First Look Kinda Sorta: 2014 BMW i3 Should Be Another Electric Car You'll Actually Want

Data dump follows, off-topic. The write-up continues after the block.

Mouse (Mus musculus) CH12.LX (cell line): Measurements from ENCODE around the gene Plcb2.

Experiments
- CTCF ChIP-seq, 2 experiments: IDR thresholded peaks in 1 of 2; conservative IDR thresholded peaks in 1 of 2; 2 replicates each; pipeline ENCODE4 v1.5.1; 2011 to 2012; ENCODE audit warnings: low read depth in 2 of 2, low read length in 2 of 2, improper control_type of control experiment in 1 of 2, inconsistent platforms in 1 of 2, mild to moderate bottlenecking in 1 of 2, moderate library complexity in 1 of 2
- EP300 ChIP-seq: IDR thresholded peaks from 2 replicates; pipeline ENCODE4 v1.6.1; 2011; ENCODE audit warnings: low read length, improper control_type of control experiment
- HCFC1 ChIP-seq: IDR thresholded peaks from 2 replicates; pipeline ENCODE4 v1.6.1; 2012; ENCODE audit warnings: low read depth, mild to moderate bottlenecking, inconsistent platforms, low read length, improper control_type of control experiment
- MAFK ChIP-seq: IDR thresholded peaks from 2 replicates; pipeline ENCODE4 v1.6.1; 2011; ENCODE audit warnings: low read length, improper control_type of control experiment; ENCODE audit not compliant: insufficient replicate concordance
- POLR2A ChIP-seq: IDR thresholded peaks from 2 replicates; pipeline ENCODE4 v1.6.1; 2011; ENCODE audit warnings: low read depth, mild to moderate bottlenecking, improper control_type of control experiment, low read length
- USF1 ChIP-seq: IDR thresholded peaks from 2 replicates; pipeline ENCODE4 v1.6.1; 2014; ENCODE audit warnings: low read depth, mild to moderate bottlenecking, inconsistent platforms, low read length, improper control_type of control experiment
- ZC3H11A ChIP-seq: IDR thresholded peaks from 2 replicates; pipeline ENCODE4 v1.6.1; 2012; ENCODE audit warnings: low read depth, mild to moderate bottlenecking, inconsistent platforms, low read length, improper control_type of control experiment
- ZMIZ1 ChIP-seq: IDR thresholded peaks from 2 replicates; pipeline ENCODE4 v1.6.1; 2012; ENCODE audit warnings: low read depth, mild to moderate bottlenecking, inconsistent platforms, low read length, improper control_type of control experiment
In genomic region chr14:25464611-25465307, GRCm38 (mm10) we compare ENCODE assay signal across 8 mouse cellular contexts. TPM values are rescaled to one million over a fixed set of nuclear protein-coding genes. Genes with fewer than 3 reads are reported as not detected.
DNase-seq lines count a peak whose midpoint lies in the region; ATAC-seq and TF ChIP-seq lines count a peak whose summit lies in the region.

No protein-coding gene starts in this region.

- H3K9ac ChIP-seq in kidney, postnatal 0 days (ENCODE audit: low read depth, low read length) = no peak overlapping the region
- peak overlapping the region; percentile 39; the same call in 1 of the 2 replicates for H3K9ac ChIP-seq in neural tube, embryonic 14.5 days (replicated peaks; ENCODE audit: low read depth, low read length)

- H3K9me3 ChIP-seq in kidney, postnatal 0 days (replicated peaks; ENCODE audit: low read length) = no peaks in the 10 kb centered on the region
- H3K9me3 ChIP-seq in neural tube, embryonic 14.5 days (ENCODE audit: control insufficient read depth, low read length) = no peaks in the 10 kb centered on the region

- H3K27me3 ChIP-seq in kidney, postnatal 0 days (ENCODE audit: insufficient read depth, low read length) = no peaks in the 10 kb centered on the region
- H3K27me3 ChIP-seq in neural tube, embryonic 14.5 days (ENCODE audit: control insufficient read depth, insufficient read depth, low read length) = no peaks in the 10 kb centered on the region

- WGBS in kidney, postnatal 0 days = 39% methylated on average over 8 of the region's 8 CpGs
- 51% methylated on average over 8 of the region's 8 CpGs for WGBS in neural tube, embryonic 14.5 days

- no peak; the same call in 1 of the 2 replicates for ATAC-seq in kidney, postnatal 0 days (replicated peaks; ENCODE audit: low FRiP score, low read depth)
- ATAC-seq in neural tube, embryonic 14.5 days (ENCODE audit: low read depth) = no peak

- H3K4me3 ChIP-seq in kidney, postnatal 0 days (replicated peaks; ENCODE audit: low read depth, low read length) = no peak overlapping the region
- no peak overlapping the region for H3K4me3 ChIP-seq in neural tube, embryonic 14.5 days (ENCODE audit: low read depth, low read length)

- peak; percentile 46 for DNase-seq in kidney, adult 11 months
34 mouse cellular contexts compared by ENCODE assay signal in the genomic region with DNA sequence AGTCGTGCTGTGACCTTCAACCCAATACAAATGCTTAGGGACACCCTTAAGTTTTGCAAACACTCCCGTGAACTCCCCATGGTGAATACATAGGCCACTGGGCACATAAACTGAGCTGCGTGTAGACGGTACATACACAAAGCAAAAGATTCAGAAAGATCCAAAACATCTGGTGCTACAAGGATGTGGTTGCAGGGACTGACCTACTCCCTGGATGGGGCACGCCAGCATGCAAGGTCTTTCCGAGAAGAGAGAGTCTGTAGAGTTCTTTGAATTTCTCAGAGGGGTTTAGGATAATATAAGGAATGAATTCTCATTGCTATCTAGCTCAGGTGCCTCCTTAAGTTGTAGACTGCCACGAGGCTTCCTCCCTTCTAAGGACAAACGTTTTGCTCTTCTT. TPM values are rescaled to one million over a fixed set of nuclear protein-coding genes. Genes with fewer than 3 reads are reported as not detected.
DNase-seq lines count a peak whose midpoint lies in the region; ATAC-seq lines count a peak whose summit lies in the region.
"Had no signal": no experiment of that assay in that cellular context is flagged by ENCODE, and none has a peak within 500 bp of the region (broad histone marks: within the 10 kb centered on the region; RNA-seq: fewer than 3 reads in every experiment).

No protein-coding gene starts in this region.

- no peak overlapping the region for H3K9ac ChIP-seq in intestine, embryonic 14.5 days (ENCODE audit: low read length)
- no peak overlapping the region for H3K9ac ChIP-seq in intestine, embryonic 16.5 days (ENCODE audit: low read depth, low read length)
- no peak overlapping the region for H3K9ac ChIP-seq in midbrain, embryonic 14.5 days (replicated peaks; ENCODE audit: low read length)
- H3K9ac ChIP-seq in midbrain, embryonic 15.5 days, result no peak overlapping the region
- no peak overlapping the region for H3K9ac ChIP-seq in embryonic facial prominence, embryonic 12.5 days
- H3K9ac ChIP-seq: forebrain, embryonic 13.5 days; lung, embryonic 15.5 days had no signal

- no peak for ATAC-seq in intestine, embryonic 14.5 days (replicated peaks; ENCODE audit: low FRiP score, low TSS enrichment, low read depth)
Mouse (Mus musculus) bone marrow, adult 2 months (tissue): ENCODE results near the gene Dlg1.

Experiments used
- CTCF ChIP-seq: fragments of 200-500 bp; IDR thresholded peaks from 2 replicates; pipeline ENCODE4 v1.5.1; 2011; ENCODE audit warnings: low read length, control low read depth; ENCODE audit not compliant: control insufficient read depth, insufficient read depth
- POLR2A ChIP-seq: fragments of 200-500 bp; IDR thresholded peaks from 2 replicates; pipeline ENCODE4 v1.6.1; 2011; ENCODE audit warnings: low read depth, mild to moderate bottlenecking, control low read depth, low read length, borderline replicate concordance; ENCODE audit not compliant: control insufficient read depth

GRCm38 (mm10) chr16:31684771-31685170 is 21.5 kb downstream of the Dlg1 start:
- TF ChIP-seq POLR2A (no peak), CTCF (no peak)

What you see before youisn't the 2014 BMW i3; you are looking at pictures of prototypes still bedecked in a little bit of camouflage, which will come off when the official 2014 BMW i3 takes place on July 29. What you see now is just a few strips of vinyl away from what has been a years-long project for BMW to bring an electric car to the masses, originally called its Mega City Vehicle. The first car BMW has designed from the ground up as an electric car, it adopts BMW's LifeDrive lightweight carbon fiber structure and styling unlike any other BMW, much less any other car, on the road. With it, BMW hopes to bring another premium EV to the market to compete against everything from the Nissan Leaf to the Tesla Model S. What's New LifeDrive is a lightweight concept that BMW will be using in its new electric cars, focusing on an ultra-stiff carbon fiber structure. Whereas the BMW ActiveE 1 Series we drove more than a year ago borders on two tons, the BMW i3 comes in at 2,630 pounds in European configuration, including its relatively lightweight battery pack, which weighs 450 lbs. and has an energy density of 22 kilowatt hours, which is 2 kWh shy of the far heavier Nissan Leaf's battery. Like every other BMW, the i3 is set up to have a 50:50 front to rear weight distribution, which BMW says will help contribute to the car's dynamic handling capabilities. Sticking with the urban mobility theme, the BMW i3 has an ultra-tight 32.3-foot turning circle, with 2.5 turns from lock to lock in the steering rack. And the car will put its power to the ground with an odd 155/70R19 tire size, which is about as narrow as you'd see on a 1990s economy car with a 19-inch rim. It looks awkward, but it works in providing a low rolling resistance that's optimal for an electric vehicle. Inside, the 2014 BMW i3 will feature a version of BMW's ConnectedDrive infotainment suite that's optimized for electric vehicles, coming with a smartphone-based route planner that will help i3 drivers find the location of chargers, public transportation, and walking paths to get where they want to be. ConnectedDrive will also use the car's navigation system to check elevation, availability of quicker routes, help the manage battery power for maximum range, and even suggest switching into Eco Pro or Eco Pro+ modes for better efficiency. Motor and Drivetrain (Engine Optional) Like the BMW ActiveE 1 Series, the BMW i3 will adopt a 170-horsepower electric motor that will power the rear wheels. BMW says the motor weighs just 110 pounds. Combined with the 22-kWh battery pack, the i3 will be able to travel an estimated 80 to 100 miles per charge, using a standard Level 2 charger that will allow it to charge up to 80-percent capacity in just 20 minutes when paired to an available DC quick charger at a public station. Because of the car's svelte proportions, BMW says the 2014 i3 will be able to accelerate from 0 to 60 in about 7 seconds on up to an electronically limited 93 mph top speed. The i3 also has a "one-pedal" driving style that is aggressive in brake energy recapture that when the driver steps off the accelerator. Consequently, the BMW i3's weight, power, and performance are nearly on par with the E30-series BMW 3 Series from the 1980s and early 1990s. That car could travel much farther than 100 miles, though. What's BMW solution to that problem, you ask? The BMW i3 will be available with a 650 cc two-cylinder engine borrowed from its motorcycle division that produces 34 horsepower. If you're worried about that lack of grunt, there's no need to fret, as the engine will be sitting in the back of the car only to be used to feed energy back into the battery pack. That will help extend the i3's range by approximately 60 miles via a 2.4-gallon gas tank that will be located in the front of the vehicle. Our Thoughts We've not yet seen the vehicle in the carbon fiber reinforced plastic, so we can't tell you how its interior is or what its details are like. We've only gotten to poke around the original BMW i3 and i3 coupe concept cars a handful of times. That said, this narrow, frumpy-looking car should be much cooler in-person than it appears in pictures. In fact, we think it's going to be really cool. The 2014 BMW i3 is bringing carbon fiber technology to the masses, and it should have plenty of performance to satisfy most people. It's a different sort of vehicle than anything we've ever seen from BMW, and we think there's certainly a market for it. But how big is that market? Both the Cadillac ELR and Tesla Model S occupy that green luxury niche. What can BMW bring to the table that those can't? What it will all come down to is price. In Europe, BMW is pricing the car at around 40,000 euros, or approximately $53,000. Is that too much for an electric car? If you ask Tesla or Toyota with its RAV4 EV, it's not. But this isn't a large luxury sedan or crossover. It's a small city car. When the 2014 BMW i3 comes to the U.S., we think its success will largely depend on two things: How many BMW loyalists can be swayed to go electric, and at what price will customers consider this new small-car entry from Bavaria's sports sedan Goliath?
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